CXL Institute Growth Marketing Minidegree review Part 3

Running Growth Experiments: Research and Testing and Conversion Research

The ResearchXL method as developed by CXL’s Peep Laja.
The ResearchXL method

After understanding the basics in Part 1 and Part 2, I moved on to learn about running growth experiments. In this review I will talk about research and testing, conversion research taught by the founder of CXL — Peep Laja.

We start off by Peep Laja explaining the basics of testing and focussing on understanding the why behind it. He explains that in order to have greater optimization we should start with testing more effective changes, reducing the duration to reach hypothesis and improving the speed of experimentation.

He explains that start with asking the questions that matter. Ask yourself where the problems are, what are they, why is it a problem, turning known issues in hypothesis and prioritising tests and instant fixes.

After this we move to the ResearchXL (TM) method of arriving at what needs to optimised. This was by far the most fun and eye opening part. The method is based on:

  • Heuristic Analysis to assess user experience based assessment of your website. We assess each page in different browser among 4 different characteristics
    — Clarity
    — Friction
    — Anxiety
    — Distraction
    We discuss some of the models of heuristic analysis later in the article.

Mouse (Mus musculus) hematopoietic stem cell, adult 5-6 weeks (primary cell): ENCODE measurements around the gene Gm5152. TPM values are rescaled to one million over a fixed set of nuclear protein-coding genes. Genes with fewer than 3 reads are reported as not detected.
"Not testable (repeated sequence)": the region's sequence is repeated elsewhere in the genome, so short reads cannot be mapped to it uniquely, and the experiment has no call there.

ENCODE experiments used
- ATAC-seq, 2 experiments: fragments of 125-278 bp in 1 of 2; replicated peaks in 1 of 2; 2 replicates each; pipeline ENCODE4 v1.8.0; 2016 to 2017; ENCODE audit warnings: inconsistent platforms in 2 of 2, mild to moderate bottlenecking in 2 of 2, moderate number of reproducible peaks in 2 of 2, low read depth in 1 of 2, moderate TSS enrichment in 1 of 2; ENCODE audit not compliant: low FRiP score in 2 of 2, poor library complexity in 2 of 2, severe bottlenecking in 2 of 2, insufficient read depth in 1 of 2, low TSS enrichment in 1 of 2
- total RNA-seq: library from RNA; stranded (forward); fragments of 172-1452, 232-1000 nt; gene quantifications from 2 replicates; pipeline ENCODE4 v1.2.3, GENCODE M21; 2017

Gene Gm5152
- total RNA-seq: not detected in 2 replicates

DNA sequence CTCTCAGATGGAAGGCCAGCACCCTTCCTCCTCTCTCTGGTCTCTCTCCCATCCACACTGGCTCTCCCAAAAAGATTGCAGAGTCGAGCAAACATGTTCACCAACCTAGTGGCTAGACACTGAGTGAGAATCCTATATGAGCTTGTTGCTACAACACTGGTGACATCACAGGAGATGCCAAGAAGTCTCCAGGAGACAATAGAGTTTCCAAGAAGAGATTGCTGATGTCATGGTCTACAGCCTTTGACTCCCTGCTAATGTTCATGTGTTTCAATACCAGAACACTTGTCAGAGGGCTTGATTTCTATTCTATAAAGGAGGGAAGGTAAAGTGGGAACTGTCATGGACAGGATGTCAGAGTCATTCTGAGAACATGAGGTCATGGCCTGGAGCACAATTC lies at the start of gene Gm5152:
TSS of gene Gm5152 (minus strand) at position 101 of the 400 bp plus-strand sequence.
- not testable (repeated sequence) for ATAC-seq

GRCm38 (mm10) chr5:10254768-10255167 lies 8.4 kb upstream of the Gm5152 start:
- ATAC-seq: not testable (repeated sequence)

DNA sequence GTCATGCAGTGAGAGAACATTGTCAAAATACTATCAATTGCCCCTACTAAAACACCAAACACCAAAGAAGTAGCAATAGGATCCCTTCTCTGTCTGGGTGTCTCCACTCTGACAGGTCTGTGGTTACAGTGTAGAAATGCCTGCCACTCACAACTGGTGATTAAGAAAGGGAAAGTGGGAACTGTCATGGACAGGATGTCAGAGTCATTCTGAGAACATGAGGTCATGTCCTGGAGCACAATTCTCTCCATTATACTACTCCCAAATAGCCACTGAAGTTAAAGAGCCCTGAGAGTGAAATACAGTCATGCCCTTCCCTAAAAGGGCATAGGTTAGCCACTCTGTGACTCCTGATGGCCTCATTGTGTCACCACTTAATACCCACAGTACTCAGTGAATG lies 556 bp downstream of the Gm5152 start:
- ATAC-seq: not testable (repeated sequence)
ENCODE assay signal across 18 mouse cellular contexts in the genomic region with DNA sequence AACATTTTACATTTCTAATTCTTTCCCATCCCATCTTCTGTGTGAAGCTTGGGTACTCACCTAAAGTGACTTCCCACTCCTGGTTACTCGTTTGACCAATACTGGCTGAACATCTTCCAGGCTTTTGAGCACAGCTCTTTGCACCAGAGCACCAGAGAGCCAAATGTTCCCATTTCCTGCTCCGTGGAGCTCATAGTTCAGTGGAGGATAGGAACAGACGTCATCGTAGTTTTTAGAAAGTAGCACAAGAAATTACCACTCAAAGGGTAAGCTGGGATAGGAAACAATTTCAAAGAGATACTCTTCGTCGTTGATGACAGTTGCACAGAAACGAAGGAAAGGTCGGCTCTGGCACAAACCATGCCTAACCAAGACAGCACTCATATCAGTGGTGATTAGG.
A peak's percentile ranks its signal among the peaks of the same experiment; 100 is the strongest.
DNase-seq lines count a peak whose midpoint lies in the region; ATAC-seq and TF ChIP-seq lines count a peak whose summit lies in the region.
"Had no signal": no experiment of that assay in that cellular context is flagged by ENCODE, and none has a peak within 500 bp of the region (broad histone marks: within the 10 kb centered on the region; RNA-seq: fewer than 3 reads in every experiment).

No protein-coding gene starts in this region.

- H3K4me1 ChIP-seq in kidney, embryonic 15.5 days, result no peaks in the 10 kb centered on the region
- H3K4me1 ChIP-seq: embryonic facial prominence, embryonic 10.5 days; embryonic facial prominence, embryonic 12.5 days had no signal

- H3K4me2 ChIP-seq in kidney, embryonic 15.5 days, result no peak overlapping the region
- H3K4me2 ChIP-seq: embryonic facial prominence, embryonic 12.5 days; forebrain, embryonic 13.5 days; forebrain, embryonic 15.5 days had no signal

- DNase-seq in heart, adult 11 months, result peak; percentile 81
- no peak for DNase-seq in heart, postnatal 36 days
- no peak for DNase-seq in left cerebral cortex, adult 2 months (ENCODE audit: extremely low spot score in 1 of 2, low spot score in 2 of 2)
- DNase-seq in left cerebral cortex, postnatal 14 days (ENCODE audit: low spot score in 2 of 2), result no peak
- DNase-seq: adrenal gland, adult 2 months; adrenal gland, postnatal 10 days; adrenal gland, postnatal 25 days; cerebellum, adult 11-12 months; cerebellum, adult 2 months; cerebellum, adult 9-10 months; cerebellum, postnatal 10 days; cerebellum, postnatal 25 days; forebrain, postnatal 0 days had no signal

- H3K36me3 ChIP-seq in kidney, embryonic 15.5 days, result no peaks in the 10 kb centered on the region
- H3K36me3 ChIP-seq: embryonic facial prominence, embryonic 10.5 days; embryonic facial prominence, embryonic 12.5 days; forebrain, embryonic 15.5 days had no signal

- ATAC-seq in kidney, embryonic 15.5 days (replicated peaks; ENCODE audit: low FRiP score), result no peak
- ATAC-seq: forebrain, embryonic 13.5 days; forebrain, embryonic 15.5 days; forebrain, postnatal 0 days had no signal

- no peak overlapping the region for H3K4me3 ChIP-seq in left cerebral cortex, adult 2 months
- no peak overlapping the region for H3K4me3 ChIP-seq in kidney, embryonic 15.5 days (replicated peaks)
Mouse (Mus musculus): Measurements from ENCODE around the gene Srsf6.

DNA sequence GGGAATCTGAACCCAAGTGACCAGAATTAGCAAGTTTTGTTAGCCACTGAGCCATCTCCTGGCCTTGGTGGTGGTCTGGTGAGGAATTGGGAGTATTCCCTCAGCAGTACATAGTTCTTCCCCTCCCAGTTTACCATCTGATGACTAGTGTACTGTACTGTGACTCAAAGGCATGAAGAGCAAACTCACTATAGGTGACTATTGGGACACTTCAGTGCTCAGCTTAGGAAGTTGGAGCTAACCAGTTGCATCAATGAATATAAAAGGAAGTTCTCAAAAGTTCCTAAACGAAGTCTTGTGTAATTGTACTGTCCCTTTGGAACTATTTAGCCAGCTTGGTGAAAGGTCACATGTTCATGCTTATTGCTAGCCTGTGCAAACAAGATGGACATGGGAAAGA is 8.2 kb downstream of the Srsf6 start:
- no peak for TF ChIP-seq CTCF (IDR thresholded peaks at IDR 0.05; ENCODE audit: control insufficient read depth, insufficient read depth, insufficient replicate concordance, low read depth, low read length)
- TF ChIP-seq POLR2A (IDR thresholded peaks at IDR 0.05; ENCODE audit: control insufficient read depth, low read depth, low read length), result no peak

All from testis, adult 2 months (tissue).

• Technical Analysis to identify functional problems
  • Digital Analysis to identify problem areas with google analytics or any other digital analytics. We want to understand where is the money leaking out. Dig for insights and correlation and friction areas. Check if all the connections are correct.
  • Qualitative Research to draw insights from surveys and user research. You can use on-site polls on key pages where we are solving a challenge.
  • User Testing to understand from real target group or people representing a target group. You need to understand how they are behaving while performing a specific task on your website.
  • Mouse Tracking is where you understand what people are doing on your site. Peep explains that hover maps are not that useful as compared to scroll maps or even click analysis.

The main focus point that he stresses on was digging deeper to find learnings from the existing website rather than looking outside to understand what needs to be optimised.